Sometimes, when you’re snuggled up with a mystery, it would be nice to have a better sense of where it is all taking place. Oh sure, Paris is great, but when was the last time you wandered around le Marais in the Fourth Arrondissement? Well, get ready, gentle readers, because Brenda Chapman has written one just for us Glebites. Yes, you will recognize the streets, you will recognize the architecture, and if you cannot find the ash trees, well, she’s not an arborist!
Many will remember her fine Stonechild-Rouleau series that preceded this one. We mourned its ending and could not imagine what the follow-up might be. Well, Chapman has spent her COVID time well and come up with another winner. Blind Date will hook you from its early pages and reel you in, holding on until its final page.
The author has created a family of characters with whom you will bond. This time, the two sleuths are not both police. Ella Tate is a down-on-her-luck, recently down-sized crime reporter living on peanut butter sandwiches and trying to make a go of her own podcast. Her apartment is in the Glebe (Third and Lyon at a guess) in a house with a wacky, charming, totally loveable gay neighbour who refuses to allow her to become the curmudgeon she wants to be.
The mystery begins when Tate receives a puzzling message suggesting that she follow up on a rape that has taken place in the Civic Hospital area. A young teacher has been brutally assaulted and before Tate or the police can interview her, she leaves (or is abducted from) the hospital and commits suicide (or is murdered).
Tate has a long-established relationship with Paul O’Brien, a detective in the Ottawa Police Service. Because he trusts her integrity as a journalist and admires her doggedness going after a story, O’Brien is prepared to share (off-the-record) a certain amount of inside information, especially if it will beat the bushes to get even more information in the air. Tate has her own reasons for trusting O’Brien, so it’s a workable relationship if not a match made in heaven.
Liam Hunter is O’Brien’s temporary partner in the rape investigation and, as the story progresses, he learns to respect, if not exactly like, Tate. Hunter also comes to trust that he can share information with her without jeopardizing his career, important because of his acrimonious relationship with his boss. After two more murders, Hunter wants to tie them together, but the boss won’t hear of it; later she wants to point the finger at Tate for all three. While Tate is in some way connected to these murders, Hunter is convinced that she is more victim than murderer.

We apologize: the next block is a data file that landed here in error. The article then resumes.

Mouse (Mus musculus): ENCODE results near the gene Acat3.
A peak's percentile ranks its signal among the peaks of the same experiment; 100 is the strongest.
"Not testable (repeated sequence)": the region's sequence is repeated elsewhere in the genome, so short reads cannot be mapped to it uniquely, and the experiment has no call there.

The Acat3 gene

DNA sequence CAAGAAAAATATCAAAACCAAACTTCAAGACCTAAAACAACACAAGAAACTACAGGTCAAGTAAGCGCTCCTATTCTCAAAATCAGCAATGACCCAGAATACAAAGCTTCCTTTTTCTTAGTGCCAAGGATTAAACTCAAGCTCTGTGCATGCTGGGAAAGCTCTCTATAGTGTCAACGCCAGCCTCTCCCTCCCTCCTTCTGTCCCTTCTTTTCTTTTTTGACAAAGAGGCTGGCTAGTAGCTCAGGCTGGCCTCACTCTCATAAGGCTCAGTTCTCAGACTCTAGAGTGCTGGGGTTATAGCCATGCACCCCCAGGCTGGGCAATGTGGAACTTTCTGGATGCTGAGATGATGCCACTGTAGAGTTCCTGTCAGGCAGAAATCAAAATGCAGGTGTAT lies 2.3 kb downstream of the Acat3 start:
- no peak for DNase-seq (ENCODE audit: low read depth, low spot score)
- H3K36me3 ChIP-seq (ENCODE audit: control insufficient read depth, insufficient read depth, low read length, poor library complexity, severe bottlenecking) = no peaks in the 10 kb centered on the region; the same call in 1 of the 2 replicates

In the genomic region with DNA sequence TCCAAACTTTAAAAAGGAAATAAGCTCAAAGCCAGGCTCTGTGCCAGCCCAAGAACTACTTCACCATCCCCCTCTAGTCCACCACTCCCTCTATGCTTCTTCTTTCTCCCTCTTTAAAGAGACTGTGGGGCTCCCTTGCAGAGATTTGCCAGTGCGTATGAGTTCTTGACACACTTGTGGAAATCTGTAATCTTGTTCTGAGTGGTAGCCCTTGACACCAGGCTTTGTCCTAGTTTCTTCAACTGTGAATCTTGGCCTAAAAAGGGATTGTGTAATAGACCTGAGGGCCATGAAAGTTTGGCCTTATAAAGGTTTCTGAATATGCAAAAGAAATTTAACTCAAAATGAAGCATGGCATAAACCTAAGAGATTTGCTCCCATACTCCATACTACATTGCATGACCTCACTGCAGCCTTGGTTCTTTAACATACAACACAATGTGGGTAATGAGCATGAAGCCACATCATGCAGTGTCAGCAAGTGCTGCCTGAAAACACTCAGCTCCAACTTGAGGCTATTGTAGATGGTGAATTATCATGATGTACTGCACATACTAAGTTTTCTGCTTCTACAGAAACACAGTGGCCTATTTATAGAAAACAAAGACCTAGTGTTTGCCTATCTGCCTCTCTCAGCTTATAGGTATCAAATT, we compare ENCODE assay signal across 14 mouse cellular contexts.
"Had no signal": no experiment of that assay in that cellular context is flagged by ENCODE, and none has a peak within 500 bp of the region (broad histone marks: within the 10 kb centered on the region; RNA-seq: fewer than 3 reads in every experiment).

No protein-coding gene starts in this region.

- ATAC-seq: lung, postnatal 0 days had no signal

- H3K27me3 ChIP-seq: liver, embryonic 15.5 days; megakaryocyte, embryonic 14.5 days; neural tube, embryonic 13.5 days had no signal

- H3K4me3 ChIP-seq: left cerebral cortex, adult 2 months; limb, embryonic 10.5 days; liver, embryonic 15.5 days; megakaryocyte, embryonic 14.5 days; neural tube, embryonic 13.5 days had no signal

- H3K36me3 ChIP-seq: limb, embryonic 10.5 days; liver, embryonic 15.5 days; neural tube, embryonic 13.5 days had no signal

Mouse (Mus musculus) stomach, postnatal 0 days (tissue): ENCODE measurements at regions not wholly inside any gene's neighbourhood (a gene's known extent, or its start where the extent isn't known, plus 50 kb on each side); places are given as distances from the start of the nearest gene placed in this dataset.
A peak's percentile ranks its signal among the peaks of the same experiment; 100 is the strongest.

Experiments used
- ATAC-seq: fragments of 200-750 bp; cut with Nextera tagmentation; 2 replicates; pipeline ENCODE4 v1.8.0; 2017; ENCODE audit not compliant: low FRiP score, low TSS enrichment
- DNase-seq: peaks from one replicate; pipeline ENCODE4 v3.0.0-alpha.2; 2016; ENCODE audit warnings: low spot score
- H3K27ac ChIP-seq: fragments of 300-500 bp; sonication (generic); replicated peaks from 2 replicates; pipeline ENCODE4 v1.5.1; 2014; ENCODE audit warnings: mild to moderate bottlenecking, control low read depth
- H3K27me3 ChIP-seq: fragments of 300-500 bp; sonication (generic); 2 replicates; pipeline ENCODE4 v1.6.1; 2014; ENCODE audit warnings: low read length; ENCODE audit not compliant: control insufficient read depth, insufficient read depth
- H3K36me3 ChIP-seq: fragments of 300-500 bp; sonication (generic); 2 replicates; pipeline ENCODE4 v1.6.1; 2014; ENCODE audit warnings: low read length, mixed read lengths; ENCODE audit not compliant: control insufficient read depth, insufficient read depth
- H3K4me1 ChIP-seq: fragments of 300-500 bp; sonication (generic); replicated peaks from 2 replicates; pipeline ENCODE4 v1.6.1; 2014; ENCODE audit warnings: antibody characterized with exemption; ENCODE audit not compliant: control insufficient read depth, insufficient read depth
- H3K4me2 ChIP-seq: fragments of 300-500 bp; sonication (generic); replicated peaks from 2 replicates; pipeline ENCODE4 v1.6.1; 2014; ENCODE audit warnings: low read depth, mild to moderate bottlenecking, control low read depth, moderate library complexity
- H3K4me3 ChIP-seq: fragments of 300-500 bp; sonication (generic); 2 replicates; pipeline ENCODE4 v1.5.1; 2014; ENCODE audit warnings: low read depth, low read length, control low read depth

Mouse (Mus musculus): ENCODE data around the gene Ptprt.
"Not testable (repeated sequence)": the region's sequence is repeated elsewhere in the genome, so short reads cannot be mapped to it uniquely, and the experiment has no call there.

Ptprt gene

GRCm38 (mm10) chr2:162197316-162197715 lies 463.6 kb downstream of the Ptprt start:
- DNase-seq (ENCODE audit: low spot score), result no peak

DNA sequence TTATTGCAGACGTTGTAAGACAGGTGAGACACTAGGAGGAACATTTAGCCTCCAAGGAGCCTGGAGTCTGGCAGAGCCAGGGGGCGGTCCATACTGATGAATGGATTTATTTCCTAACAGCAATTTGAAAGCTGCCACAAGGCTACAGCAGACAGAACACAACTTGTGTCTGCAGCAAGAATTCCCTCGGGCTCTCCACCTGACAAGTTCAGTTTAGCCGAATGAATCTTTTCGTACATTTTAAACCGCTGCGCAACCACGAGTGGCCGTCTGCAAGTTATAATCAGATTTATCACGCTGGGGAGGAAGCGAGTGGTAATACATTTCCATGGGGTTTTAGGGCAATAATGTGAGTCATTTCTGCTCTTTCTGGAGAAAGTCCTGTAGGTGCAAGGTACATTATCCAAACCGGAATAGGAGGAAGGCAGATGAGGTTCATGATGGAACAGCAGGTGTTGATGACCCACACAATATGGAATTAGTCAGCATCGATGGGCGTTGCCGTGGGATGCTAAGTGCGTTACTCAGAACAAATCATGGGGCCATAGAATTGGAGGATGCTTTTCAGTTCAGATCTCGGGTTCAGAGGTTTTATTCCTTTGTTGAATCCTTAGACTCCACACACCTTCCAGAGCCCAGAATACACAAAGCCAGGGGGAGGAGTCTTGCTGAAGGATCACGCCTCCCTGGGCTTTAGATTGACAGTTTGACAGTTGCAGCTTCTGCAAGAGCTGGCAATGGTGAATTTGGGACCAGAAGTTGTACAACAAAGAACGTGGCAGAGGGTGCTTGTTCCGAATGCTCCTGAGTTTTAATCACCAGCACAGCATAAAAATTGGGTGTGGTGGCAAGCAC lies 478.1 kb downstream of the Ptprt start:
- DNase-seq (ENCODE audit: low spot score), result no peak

The story picks up speed when it starts bouncing between Ottawa and Almonte, and we get a taste of the Valley as well as the Glebe. There is action off the Carp Road as well as in the Byward Market and the Mission. Chapman puts a human face on homelessness and makes the reader think twice before judging people’s choices.
There is a really good mix of characters here – not everyone is middle class and beautiful nor are they all prostitutes and grifters. Her shading of the folks that she portrays is admirable. Even the villains have mothers.
Chapman is a solid writer. She includes enough description to give us a sense of place without making us want to skip whole paragraphs of colour commentary. Her character sketches detail portraits of people for whom we come to care. We care about what they do and what is done to them. While she is not Agatha Christie (but then, who is?), Chapman takes us on the twists and turns that are the bread and butter of a good whodunnit.
So go buy a copy of Blind Date at your local independent bookstore and give Ella Tate and Liam Hunter a try.
Sharon McCue is an avid mystery reader, especially those by Canadian writers, and has reviewed books for the Canadian Library Journal. She has lived in the Glebe for more than 30 years.
by Brenda Chapman.
Ivy Bay Press, 2022.